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The National Portrait Gallery acknowledges the Traditional Custodians of Country throughout Australia and recognises the continuing connection to lands, waters and communities. We pay our respect to Aboriginal and Torres Strait Islander cultures and to Elders both past and present.

Aboriginal and Torres Strait Islander viewers are warned that this website contains images of deceased persons.

Self portrait, 1870

William H. Bardwell

albumen silver carte de visite photograph (support: 10.6 cm x 6.3 cm, image: 9.4 cm x 6.0 cm)

More images of this artwork

Photographer William H. Bardwell (life dates unknown), worked at various studios in Ballarat from 1858 until 1895. In 1859, he was in partnership with Saul Solomon; they specialised in portraiture and providing photographs of the town from unusual vantage points, some of which were lithographed for The Ballarat Album (1859). Together, he and Solomon exhibited portraits at the 1862 Geelong Industrial Exhibition, where they received special commendation for their ‘sennotype’ process, a process consisting of two albumen prints, one waxed and one hand-coloured, mounted with glass plate. The two also exhibited their portraits in the 1863 Ballarat Mechanics’ Institute Exhibition. The same year, the Argus reported that Bardwell had captured the laying of the foundation stone of the Sturt Street Burke and Wills memorial from the roof of the Post Office. In the late 1860s he photographed a visiting troupe of Japanese gymnasts, and in 1871 he took photographs of Chang the Chinese Giant and his entourage. Bardwell exhibited photographs of Ballarat at the Intercolonial Exhibition in Sydney in 1870, offering prints at the substantial price of £6 each, and had a photographic panorama of Ballarat among his views of its buildings and streets in the Victorian section of the London International Exhibition of 1873. From his studio at 11 Royal Arcade, Melbourne, William Bardwell exhibited photographs at the Melbourne Centennial International Exhibition 1888–1889. In this self-portrait we see Bardwell in standing pose, dressed in stately attire, his frock coat with lowered waistline and three-piece suit characteristic of the period. Supported by a chair and his walking cane, Bardwell projects a stately figure with his hat tidily atop his head.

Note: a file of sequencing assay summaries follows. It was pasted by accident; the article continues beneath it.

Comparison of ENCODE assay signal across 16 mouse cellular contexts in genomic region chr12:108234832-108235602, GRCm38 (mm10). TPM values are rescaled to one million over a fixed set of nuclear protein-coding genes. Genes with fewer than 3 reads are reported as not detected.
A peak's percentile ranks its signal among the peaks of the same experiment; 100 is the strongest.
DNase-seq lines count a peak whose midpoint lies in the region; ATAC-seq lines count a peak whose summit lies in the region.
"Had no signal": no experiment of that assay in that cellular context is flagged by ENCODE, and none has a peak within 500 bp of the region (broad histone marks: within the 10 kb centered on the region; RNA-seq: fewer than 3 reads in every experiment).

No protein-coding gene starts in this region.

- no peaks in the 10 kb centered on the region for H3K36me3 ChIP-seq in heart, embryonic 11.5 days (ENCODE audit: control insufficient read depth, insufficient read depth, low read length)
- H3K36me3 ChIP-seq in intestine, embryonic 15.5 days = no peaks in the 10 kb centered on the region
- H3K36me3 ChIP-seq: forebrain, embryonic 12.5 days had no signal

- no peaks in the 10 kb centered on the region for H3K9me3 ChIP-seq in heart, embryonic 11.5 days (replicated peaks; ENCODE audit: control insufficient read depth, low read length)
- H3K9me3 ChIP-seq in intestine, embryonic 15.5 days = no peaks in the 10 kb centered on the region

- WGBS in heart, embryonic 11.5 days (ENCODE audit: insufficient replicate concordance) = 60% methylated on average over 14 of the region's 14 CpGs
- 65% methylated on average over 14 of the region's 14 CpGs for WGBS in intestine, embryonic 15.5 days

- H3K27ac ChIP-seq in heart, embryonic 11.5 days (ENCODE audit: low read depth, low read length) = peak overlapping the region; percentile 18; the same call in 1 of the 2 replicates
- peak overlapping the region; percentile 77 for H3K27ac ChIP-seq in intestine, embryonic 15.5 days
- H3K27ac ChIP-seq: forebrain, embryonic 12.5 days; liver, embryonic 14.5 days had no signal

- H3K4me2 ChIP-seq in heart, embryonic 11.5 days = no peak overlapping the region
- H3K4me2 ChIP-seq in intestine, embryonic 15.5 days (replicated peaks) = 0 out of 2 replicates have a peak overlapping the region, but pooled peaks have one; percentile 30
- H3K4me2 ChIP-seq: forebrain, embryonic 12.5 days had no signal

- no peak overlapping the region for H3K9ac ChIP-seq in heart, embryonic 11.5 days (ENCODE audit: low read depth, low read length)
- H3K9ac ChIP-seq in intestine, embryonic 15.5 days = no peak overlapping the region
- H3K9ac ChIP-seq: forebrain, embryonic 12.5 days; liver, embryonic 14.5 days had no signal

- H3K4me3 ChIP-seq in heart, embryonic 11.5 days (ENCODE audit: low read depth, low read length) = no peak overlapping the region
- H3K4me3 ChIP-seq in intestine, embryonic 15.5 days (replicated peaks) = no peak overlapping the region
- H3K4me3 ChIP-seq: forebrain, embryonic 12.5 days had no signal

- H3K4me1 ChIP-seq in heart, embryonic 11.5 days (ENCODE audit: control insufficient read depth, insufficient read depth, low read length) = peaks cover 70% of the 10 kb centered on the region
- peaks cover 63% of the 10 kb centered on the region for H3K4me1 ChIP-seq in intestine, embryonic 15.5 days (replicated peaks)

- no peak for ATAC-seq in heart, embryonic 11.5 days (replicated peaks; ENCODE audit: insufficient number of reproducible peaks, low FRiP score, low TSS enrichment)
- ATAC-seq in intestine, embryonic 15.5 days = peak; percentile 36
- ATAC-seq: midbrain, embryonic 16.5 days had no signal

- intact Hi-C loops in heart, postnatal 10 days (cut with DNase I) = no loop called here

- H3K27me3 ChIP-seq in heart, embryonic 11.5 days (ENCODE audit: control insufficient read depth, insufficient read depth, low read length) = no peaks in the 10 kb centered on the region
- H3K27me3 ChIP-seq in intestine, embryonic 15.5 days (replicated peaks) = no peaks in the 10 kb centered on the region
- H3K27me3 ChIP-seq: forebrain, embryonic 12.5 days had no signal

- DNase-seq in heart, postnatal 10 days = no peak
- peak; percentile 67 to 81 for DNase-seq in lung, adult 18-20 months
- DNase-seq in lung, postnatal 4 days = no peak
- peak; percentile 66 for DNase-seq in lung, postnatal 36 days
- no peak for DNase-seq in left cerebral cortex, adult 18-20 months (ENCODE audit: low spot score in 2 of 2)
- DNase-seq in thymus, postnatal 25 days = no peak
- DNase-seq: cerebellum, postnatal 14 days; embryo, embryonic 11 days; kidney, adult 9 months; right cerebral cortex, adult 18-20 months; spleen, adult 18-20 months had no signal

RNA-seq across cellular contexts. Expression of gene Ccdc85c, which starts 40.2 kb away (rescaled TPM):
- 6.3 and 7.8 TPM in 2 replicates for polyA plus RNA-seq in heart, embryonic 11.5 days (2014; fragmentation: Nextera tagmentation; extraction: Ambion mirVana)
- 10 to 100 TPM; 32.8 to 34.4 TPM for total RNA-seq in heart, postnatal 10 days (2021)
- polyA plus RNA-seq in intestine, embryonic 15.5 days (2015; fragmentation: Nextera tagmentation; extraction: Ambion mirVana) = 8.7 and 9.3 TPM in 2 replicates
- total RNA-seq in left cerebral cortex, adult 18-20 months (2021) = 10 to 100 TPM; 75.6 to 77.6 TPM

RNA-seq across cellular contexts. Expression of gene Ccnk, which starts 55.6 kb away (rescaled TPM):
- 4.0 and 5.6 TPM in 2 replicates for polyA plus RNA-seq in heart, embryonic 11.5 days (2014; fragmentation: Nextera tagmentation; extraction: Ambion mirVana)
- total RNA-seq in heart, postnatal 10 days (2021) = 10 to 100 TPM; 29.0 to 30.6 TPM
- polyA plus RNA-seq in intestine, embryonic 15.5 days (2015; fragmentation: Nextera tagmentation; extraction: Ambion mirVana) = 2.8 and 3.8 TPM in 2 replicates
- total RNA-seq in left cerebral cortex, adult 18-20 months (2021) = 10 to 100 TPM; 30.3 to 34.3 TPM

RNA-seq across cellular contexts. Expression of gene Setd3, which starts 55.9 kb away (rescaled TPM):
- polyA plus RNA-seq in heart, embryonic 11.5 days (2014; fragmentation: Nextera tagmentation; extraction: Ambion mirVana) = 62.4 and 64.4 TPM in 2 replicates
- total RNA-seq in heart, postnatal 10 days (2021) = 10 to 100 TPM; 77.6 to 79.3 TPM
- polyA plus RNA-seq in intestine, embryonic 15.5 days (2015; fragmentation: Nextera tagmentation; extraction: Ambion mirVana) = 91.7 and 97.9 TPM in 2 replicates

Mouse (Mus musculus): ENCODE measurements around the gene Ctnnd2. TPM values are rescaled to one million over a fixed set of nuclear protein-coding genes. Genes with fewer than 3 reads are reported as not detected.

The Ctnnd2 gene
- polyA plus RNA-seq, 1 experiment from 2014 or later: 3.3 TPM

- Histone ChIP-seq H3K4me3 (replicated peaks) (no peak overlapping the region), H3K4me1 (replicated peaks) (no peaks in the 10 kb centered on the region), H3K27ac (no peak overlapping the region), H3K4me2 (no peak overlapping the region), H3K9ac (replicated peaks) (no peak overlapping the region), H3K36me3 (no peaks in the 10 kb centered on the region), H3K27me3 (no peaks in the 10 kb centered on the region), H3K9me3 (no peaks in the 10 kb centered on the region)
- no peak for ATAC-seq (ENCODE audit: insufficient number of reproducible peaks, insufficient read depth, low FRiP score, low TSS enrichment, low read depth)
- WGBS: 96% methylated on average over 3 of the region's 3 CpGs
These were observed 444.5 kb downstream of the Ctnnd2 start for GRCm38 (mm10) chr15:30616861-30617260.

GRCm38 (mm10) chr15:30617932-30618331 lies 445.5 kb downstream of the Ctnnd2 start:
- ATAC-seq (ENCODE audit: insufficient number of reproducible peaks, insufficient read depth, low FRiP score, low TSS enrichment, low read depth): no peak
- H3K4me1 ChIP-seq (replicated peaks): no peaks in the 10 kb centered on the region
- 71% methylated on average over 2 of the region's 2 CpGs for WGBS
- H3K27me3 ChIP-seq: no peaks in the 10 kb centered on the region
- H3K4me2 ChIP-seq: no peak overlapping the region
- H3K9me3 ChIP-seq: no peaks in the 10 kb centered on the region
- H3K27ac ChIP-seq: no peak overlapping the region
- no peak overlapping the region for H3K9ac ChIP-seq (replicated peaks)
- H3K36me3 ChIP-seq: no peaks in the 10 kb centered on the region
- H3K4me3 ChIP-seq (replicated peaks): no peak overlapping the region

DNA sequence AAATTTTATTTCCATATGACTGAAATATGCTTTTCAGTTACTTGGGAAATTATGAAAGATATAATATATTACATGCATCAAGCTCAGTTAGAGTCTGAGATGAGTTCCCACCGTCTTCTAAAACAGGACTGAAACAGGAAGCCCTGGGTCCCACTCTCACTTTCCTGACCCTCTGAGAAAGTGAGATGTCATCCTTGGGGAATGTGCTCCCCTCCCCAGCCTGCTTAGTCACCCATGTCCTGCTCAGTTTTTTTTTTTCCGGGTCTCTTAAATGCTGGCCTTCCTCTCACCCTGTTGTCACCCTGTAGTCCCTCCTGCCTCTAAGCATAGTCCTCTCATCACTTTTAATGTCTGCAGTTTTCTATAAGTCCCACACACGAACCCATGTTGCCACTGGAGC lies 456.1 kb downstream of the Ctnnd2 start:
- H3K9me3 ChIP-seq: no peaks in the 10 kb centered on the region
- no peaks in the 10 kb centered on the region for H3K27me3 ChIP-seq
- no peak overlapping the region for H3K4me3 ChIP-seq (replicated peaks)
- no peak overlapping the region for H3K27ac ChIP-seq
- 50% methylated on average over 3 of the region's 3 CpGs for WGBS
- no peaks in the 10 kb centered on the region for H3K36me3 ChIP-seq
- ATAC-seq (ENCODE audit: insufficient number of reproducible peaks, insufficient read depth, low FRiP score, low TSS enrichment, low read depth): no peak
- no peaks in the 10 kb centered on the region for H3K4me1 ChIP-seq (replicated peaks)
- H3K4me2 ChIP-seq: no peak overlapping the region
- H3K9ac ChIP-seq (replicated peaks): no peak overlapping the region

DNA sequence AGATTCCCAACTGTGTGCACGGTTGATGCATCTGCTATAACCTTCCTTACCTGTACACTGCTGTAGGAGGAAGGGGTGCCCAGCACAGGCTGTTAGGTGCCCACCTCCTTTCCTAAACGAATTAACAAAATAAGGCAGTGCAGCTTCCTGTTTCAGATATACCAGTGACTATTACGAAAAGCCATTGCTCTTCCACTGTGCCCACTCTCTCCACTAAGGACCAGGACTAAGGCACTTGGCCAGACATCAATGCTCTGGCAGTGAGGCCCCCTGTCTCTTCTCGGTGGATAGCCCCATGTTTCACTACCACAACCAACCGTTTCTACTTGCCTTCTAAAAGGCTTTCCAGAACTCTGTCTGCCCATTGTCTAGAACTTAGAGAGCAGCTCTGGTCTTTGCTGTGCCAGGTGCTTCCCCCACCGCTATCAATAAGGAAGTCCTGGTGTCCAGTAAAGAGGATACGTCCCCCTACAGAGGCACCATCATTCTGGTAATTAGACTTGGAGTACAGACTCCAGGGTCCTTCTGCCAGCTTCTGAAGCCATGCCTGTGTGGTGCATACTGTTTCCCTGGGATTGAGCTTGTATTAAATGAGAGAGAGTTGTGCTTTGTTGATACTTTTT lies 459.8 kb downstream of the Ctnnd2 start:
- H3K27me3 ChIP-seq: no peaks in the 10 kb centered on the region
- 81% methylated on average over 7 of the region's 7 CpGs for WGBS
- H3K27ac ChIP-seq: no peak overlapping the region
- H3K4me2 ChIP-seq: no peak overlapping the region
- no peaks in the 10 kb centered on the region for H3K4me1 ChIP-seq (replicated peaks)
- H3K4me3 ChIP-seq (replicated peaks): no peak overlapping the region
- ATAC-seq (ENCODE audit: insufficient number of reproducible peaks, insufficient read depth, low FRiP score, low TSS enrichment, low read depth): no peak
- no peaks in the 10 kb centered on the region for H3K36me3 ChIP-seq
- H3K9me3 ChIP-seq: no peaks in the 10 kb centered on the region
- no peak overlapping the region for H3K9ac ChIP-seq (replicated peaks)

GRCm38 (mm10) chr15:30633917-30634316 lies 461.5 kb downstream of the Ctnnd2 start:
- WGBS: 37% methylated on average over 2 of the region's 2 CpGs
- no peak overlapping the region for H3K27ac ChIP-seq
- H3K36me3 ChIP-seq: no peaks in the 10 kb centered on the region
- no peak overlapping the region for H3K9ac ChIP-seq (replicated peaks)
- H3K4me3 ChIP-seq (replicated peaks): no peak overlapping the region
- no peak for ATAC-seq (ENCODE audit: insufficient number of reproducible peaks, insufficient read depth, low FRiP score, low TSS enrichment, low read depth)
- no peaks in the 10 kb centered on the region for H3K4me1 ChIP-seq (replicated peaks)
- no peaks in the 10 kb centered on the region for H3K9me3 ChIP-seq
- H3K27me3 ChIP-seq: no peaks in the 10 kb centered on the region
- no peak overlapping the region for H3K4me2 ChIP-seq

In 1866, William Bardwell established the Royal Photographic Studio independently of Solomon, an advertisement in the Clunes Gazette announcing, 'The studio is every way replete with suitable accommodation for the preparation of toilet and rooms are provided for both ladies and gentlemen. Mr Bardwell’s long and practical example will entitle him to the claim to the first position in Ballarat as a photographer.’ Bardwell took advantage of his studio’s close proximity to the Theatre Royal, producing photographs for visiting theatre groups and operatic companies. Along with actresses and actors coming and going, Bardwell catered for the upper echelons of Ballarat society. Boasting the ‘best appointed Studio in the colonies’, one could imagine Bardwell’s studio was flooded with natural light, his darkroom in complete darkness for the meticulous preparation of plates, paper and photographic chemicals used to render surfaces sensitive to light. Bardwell went into partnership with John Beauchamp at Ballarat for some part of 1878, before relocating to open his studio in Melbourne later that year. Bardwell’s Royal Studios at Ballarat remained active throughout the 1880s under the operation of Mr Williams while William Bardwell remained in Melbourne.

Collection: National Portrait Gallery
Purchased 2015

Accession number: 2015.59

Currently not on display

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Artist and subject

William H. Bardwell (age 34 in 1870)

Subject professions

Visual arts and crafts

Related information

The Companion

Permanent collection catalogue

Café and shop

On one level The Companion talks about the most famous and frontline Australians, but on another it tells us about ourselves: who we read, who we watch, who we listen to, who we cheer for, who we aspire to be, and who we'll never forget. The Companion is available to buy online and in the Portrait Gallery Store.

Lady Barkly, 1863 Batchelder & O'Neill
Lady Barkly, 1863 Batchelder & O'Neill
Lady Barkly, 1863 Batchelder & O'Neill
Lady Barkly, 1863 Batchelder & O'Neill

Carte-o-mania!

Previous exhibition, 2018

Drawn from the NPG’s burgeoning collection of cartes de visite, Carte-o-mania! celebrates the wit, style and substance of the pocket-sized portraits that were taken and collected like crazy in post-goldrush Australia.

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The National Portrait Gallery

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The National Portrait Gallery acknowledges the Traditional Custodians of Country throughout Australia and recognises the continuing connection to lands, waters and communities. We pay our respect to Aboriginal and Torres Strait Islander cultures and to Elders both past and present.

Aboriginal and Torres Strait Islander viewers are warned that this website contains images of deceased persons.